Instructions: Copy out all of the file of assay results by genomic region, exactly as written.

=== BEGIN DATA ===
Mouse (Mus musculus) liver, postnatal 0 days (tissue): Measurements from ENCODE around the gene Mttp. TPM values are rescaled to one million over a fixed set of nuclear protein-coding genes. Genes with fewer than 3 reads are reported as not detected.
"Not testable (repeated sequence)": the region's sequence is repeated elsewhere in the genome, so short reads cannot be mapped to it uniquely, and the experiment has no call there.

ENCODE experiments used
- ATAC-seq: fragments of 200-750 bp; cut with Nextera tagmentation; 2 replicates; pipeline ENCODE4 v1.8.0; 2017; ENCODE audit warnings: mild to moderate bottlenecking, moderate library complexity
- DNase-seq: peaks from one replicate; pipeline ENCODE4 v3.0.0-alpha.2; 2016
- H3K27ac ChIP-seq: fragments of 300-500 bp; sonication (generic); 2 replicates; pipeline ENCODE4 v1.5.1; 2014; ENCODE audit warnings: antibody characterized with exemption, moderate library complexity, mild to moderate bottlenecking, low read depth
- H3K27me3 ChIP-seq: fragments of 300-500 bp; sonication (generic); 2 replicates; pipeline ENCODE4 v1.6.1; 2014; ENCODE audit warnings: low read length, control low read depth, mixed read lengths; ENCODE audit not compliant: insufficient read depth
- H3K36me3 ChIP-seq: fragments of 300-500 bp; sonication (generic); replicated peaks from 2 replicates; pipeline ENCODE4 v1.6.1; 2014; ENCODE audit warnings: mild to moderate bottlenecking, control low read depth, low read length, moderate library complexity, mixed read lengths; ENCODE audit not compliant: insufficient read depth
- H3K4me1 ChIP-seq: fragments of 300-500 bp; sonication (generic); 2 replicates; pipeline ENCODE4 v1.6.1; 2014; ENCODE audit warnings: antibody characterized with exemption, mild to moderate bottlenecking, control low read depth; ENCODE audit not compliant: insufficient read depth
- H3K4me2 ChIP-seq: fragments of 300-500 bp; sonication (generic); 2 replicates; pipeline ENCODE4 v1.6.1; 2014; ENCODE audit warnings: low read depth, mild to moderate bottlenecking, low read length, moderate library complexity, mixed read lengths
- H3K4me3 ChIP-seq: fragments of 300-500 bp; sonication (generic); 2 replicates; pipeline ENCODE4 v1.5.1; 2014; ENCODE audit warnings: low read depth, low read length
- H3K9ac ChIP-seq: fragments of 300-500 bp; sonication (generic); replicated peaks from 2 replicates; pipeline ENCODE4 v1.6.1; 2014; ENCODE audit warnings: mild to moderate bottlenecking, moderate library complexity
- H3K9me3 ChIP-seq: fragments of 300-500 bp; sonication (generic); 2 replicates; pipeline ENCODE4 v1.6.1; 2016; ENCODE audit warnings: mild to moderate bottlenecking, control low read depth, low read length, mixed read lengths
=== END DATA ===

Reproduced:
Mouse (Mus musculus) liver, postnatal 0 days (tissue): Measurements from ENCODE around the gene Mttp. TPM values are rescaled to one million over a fixed set of nuclear protein-coding genes. Genes with fewer than 3 reads are reported as not detected.
"Not testable (repeated sequence)": the region's sequence is repeated elsewhere in the genome, so short reads cannot be mapped to it uniquely, and the experiment has no call there.

ENCODE experiments used
- ATAC-seq: fragments of 200-750 bp; cut with Nextera tagmentation; 2 replicates; pipeline ENCODE4 v1.8.0; 2017; ENCODE audit warnings: mild to moderate bottlenecking, moderate library complexity
- DNase-seq: peaks from one replicate; pipeline ENCODE4 v3.0.0-alpha.2; 2016
- H3K27ac ChIP-seq: fragments of 300-500 bp; sonication (generic); 2 replicates; pipeline ENCODE4 v1.5.1; 2014; ENCODE audit warnings: antibody characterized with exemption, moderate library complexity, mild to moderate bottlenecking, low read depth
- H3K27me3 ChIP-seq: fragments of 300-500 bp; sonication (generic); 2 replicates; pipeline ENCODE4 v1.6.1; 2014; ENCODE audit warnings: low read length, control low read depth, mixed read lengths; ENCODE audit not compliant: insufficient read depth
- H3K36me3 ChIP-seq: fragments of 300-500 bp; sonication (generic); replicated peaks from 2 replicates; pipeline ENCODE4 v1.6.1; 2014; ENCODE audit warnings: mild to moderate bottlenecking, control low read depth, low read length, moderate library complexity, mixed read lengths; ENCODE audit not compliant: insufficient read depth
- H3K4me1 ChIP-seq: fragments of 300-500 bp; sonication (generic); 2 replicates; pipeline ENCODE4 v1.6.1; 2014; ENCODE audit warnings: antibody characterized with exemption, mild to moderate bottlenecking, control low read depth; ENCODE audit not compliant: insufficient read depth
- H3K4me2 ChIP-seq: fragments of 300-500 bp; sonication (generic); 2 replicates; pipeline ENCODE4 v1.6.1; 2014; ENCODE audit warnings: low read depth, mild to moderate bottlenecking, low read length, moderate library complexity, mixed read lengths
- H3K4me3 ChIP-seq: fragments of 300-500 bp; sonication (generic); 2 replicates; pipeline ENCODE4 v1.5.1; 2014; ENCODE audit warnings: low read depth, low read length
- H3K9ac ChIP-seq: fragments of 300-500 bp; sonication (generic); replicated peaks from 2 replicates; pipeline ENCODE4 v1.6.1; 2014; ENCODE audit warnings: mild to moderate bottlenecking, moderate library complexity
- H3K9me3 ChIP-seq: fragments of 300-500 bp; sonication (generic); 2 replicates; pipeline ENCODE4 v1.6.1; 2016; ENCODE audit warnings: mild to moderate bottlenecking, control low read depth, low read length, mixed read lengths